Bosque/Senthil – Under The Capricorn Sky/Premeditation

When you first get into funeral doom, pretty much all funeral doom is good. Every new band seems awesome and brilliant or at the very least a tolerable listen. As the years wear on, though, you start to raise your standards more, and the average funeral doom like, say, Remembrance or Ahab doesn’t do much for you anymore. And then, after a little while longer, you start to feel a sort of animosity towards the genre itself, despite how many artists you still love in it, simply because there’s such a ridiculous volume of completely mediocre work out there.

Funeral doom is realllly fucking hard to screw up, and this isn’t about the technical requirement of zero. It’s because it’s easy to make a funeral doom song. If you’ve heard The Ethereal or Shape Of Despair or any number of other funeral doom artists you’ll know that the ingredients are simple ones that anyone can craft. It’s very easy to take a handful of big power chords, small, minimalist lead guitar, sparse drumming and whispery growls and make it into something that’s a pleasing listen. Remembrance is fun to listen to! It’s dramatic and emotional, even if it is so emotional that it’s pretty much a parody of itself. But at the same time, you begin demanding more from funeral doom than just a mere adherence to the basic traits of the genre. You start looking at bands like Thergothon and Skepticism and wondering why no one has been able to copy them correctly, and why everything just sort of sounds like a fifth generation Xerox of Tyranny or Wormphlegm.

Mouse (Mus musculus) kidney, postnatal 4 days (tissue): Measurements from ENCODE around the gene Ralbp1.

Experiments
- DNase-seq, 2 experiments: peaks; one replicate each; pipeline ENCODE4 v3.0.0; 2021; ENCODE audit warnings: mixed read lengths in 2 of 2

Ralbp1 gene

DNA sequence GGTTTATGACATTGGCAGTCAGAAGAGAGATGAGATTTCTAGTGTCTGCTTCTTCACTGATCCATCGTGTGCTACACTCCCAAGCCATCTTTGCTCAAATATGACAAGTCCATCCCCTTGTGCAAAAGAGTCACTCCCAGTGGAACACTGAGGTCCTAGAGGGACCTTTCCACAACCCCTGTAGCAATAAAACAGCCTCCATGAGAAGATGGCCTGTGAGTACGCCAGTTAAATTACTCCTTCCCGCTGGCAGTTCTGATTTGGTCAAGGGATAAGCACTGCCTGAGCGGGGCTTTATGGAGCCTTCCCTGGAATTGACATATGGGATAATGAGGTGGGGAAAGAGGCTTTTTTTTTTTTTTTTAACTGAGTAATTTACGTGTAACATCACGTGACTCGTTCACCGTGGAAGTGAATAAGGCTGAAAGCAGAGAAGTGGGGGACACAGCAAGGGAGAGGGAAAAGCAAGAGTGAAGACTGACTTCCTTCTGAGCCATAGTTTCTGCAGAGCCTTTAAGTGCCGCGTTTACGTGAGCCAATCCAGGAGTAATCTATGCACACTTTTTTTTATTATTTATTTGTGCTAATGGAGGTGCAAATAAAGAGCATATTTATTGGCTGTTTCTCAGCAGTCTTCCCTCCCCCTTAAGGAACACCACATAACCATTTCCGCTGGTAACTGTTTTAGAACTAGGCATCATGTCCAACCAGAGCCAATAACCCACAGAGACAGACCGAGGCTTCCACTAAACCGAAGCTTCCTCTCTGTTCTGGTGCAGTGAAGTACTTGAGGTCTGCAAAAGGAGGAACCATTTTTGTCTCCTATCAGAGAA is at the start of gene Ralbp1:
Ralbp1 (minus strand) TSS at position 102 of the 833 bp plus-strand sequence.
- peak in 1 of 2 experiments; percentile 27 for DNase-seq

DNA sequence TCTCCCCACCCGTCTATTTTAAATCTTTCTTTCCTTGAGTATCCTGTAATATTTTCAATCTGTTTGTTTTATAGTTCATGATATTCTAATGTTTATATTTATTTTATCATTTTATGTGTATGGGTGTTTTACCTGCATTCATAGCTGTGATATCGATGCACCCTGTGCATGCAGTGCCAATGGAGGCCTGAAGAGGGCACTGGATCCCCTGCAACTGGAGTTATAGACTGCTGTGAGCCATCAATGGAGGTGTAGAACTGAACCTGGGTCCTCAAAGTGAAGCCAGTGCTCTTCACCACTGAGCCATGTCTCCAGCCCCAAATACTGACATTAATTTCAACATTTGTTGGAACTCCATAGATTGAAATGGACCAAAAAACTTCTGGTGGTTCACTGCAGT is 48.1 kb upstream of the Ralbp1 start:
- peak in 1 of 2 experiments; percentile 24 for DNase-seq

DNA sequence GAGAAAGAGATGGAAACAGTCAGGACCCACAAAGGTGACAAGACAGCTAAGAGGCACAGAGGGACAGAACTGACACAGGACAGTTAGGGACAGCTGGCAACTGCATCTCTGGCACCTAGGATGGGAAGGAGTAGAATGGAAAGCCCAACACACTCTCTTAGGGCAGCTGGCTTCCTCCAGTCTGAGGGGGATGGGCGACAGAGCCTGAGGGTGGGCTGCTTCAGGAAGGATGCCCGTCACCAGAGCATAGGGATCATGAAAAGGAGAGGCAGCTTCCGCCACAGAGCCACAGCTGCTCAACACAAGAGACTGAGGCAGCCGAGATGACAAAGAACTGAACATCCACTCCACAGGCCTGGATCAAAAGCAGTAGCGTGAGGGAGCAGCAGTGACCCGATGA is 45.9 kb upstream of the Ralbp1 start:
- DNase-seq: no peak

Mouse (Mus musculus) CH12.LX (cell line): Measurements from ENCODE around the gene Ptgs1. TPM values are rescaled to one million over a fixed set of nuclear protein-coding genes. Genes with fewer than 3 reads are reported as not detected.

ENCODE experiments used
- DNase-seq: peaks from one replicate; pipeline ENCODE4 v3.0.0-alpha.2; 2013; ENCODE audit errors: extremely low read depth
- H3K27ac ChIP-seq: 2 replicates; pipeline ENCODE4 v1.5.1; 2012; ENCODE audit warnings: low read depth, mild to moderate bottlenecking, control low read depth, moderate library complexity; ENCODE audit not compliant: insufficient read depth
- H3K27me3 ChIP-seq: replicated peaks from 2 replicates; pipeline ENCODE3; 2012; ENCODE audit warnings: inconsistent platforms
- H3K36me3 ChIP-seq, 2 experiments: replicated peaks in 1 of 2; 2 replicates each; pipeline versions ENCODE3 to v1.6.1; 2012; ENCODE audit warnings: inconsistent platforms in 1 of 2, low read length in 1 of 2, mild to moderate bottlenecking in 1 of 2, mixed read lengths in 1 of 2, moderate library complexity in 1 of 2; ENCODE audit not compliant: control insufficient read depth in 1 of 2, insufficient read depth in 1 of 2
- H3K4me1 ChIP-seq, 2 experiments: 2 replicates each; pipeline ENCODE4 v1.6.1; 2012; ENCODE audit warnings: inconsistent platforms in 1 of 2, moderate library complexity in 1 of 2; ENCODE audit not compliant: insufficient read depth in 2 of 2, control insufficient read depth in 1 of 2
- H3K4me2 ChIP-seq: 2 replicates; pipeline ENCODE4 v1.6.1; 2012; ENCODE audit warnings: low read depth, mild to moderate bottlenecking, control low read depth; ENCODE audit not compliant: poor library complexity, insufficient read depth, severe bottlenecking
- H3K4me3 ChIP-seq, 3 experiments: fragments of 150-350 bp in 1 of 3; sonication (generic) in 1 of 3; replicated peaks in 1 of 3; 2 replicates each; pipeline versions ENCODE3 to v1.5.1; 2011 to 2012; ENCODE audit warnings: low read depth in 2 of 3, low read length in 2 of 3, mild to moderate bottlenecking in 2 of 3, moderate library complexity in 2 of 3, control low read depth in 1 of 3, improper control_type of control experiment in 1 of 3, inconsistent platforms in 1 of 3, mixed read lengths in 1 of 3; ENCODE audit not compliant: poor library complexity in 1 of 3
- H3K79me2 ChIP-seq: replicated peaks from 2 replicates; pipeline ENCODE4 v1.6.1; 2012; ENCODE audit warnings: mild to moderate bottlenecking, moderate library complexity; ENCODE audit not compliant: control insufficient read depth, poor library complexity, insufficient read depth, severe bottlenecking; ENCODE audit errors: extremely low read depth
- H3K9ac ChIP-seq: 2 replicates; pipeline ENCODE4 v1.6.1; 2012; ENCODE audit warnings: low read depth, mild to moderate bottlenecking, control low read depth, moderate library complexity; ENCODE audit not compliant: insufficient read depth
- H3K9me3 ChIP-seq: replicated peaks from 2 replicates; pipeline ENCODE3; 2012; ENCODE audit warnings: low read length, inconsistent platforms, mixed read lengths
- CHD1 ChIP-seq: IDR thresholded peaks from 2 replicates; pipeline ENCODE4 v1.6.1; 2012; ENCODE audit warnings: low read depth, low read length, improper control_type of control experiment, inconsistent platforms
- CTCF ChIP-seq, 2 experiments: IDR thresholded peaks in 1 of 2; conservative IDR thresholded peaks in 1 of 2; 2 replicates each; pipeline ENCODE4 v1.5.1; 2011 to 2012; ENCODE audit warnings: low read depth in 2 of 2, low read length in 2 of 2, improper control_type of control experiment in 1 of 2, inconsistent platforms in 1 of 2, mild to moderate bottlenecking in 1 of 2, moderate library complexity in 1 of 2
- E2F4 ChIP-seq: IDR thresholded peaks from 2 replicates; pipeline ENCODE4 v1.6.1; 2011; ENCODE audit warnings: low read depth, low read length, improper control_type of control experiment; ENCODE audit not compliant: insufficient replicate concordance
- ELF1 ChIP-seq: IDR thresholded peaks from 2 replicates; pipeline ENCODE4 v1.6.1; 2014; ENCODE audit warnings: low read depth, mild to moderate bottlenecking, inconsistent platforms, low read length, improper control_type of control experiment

So ‘Under The Capricorn Sky/Premeditation’ is a split between two funeral doom bands, one still quite obscure and the other with its own cult following. Bosque is a pretty unique Portuguese artist that few know of, while Senthil are the guys that did the demo ‘Crypticorifislit’ which everyone ended up hearing whether they wanted to or not. The former plays a bleak, desolate, weirdly transcendent variety of funeral doom, while the latter are pretty content with emulating the Wormphlegm or Funeralium style of EVOOOL torture doom. The two artists intersect only lightly; darkness, instrumental simplicity and sparseness, morbidity and some degree of depression, etc., but these are mostly just due to the fact that they are both funeral doom bands. When it comes to atmosphere and delivery, each band contributes a completely different and unique aesthetic.

Bosque’s ‘Under The Capricorn Sky’, divided into three tracks, begins the split. Bosque’s style of funeral doom is very unique and very good. Long stretches of bleak, desolate clean guitar is soaked in reverb for ambiance, alternating with portions of trudging, sludgy funeral doom. The images that this music conjures are stunningly varied, from bleak, grainy black and white video of graveyards to the slowest and darkest of funeral processions to the emptiest and grandest of cathedrals to, perhaps the most powerfully, the precise image of the artwork that graces this album’s cover. The music itself is just as varied, and the moods it describes: bittersweet longing, peace, tortured emotional agony, and complete resignation to the world all craft their own moments. Bosque isn’t just some of the most evocative funeral doom I’ve ever heard; it’s some of the most evocative music I’ve ever heard period, and every time I listen to this side it just gets better and better and more beautifully artistic.